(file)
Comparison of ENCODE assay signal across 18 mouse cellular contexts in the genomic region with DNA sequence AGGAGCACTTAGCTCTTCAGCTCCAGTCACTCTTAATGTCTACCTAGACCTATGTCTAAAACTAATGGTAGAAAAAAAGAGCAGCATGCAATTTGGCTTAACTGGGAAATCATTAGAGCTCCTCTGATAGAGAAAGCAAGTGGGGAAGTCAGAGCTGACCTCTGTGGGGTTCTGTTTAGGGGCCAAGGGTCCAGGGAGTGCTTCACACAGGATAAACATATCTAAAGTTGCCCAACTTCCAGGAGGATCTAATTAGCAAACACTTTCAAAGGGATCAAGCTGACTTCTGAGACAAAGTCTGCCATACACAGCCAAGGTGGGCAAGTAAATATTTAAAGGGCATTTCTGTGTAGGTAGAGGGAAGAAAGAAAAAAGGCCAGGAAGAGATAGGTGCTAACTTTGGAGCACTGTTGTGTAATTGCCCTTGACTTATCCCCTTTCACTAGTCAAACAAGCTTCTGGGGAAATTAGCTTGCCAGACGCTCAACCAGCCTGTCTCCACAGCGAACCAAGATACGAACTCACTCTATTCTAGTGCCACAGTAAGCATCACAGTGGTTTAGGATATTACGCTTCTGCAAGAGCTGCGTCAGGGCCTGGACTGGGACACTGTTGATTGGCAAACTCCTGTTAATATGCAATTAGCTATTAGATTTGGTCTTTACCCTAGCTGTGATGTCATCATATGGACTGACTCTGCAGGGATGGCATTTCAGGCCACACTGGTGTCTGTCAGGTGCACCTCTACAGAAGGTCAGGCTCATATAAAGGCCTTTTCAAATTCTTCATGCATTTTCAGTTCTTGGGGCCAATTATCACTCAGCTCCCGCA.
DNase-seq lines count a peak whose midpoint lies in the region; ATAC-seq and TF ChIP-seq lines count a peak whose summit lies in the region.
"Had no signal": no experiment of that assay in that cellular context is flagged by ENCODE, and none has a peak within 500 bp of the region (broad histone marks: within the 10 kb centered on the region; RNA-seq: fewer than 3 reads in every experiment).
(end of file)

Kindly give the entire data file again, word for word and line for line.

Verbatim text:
Comparison of ENCODE assay signal across 18 mouse cellular contexts in the genomic region with DNA sequence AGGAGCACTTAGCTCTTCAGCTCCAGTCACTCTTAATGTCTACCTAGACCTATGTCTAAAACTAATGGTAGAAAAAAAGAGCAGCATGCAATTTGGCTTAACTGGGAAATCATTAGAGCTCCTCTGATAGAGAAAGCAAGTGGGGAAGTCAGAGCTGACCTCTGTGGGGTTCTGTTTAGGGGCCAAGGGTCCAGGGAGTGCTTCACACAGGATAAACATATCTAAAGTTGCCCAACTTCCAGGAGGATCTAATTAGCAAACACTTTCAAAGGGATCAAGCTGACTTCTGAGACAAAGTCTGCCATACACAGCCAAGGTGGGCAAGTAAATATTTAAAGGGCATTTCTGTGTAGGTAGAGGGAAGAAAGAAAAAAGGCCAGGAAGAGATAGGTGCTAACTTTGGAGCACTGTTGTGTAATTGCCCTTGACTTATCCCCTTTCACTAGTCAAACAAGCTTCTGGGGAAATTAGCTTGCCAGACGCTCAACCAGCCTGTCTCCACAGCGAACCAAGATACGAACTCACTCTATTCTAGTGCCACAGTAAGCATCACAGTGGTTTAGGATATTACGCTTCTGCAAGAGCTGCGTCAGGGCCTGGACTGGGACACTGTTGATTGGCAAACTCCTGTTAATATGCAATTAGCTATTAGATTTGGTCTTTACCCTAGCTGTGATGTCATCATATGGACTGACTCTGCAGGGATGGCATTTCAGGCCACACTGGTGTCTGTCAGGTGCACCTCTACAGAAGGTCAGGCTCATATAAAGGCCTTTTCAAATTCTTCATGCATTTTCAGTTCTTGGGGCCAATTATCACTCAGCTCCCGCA.
DNase-seq lines count a peak whose midpoint lies in the region; ATAC-seq and TF ChIP-seq lines count a peak whose summit lies in the region.
"Had no signal": no experiment of that assay in that cellular context is flagged by ENCODE, and none has a peak within 500 bp of the region (broad histone marks: within the 10 kb centered on the region; RNA-seq: fewer than 3 reads in every experiment).